Ever the survivor, Powell eventually turned on the Republican Party, hoping for the condescending rehabilitation he’d spent a lifetime scorning. I still believe he was one of the great men of the post-Vietnam era. Donald Trump’s statement on his death was ill-advised even if his disappointment at not being credited by Powell “the reluctant warrior” for not starting any wars is valid. The Powell conundrum is how much, if at all, allegiance to a state under siege transcends fidelity to the demos and to truth, come what may.

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19 Responses to Colin Powell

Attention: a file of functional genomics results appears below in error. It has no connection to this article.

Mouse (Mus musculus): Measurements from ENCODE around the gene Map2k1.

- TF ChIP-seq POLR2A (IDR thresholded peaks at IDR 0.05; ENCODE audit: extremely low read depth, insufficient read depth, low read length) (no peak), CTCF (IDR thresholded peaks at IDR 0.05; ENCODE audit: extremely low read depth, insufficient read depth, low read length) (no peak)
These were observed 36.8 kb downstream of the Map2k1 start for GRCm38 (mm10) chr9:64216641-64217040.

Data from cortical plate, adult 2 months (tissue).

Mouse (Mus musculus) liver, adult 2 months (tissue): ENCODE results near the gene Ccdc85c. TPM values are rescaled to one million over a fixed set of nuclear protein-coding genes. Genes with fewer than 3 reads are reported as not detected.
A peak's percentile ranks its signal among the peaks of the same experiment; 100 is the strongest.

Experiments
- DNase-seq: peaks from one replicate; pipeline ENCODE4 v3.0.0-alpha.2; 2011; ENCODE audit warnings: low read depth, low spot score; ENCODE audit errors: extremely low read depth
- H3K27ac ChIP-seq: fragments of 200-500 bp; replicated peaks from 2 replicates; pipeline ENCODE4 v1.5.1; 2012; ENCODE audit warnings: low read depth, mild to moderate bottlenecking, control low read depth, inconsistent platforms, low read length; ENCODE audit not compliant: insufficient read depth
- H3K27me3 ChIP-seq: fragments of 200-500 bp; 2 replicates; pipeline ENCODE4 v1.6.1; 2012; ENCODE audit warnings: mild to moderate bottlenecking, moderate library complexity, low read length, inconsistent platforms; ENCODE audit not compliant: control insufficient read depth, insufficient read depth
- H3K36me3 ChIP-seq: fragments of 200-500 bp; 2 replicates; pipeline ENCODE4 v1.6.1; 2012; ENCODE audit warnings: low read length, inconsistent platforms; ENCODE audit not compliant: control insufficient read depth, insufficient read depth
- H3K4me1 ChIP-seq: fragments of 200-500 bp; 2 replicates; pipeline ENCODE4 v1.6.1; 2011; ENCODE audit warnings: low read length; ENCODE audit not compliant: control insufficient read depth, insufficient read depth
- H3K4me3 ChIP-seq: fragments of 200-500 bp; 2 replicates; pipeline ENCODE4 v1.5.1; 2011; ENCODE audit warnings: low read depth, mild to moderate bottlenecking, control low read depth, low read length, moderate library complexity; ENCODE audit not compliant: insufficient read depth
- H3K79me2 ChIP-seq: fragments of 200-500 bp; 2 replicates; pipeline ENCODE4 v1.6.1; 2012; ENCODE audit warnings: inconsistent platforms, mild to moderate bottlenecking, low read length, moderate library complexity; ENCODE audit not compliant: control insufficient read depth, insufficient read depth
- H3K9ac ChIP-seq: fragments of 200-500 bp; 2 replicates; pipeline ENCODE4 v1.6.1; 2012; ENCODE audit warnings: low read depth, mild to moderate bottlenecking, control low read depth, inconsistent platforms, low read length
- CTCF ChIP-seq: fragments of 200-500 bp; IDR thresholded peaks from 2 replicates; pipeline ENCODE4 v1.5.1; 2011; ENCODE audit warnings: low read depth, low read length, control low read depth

1. FlyingPigs says:

    A great Man who lived through ‘interesting times’.

    His biography is well worth reading.

  2. a reader says:

    Powell and Rice were definitely the pick of that era of US politicians. He seemed like a good bloke

  3. C.L. says:

    Definitely. Seems like a different world now – when people of that calibre were the senior figures in a US administration.

    Stupid remarks by Trump.

  4. FlyingPigs says:

    Stupid remarks by Trump.

    perhaps C.L,

    but when you lend your name to communist progressives then expect push back no matter how great you are.

  5. rosie says:

    Trump would never make a diplomat.
    Me neither.

  6. Not Trampis says:

    Powell will be forever tainted by his speech to the Security council. His heart was never inti because it was shite . A poor excuse for a illegal invasion which made the US weaker not stronger.

    Trump’s remarks were as usual all about Trump not Powell. Powell was a cconservative. Trump never was.

  7. C.L. says: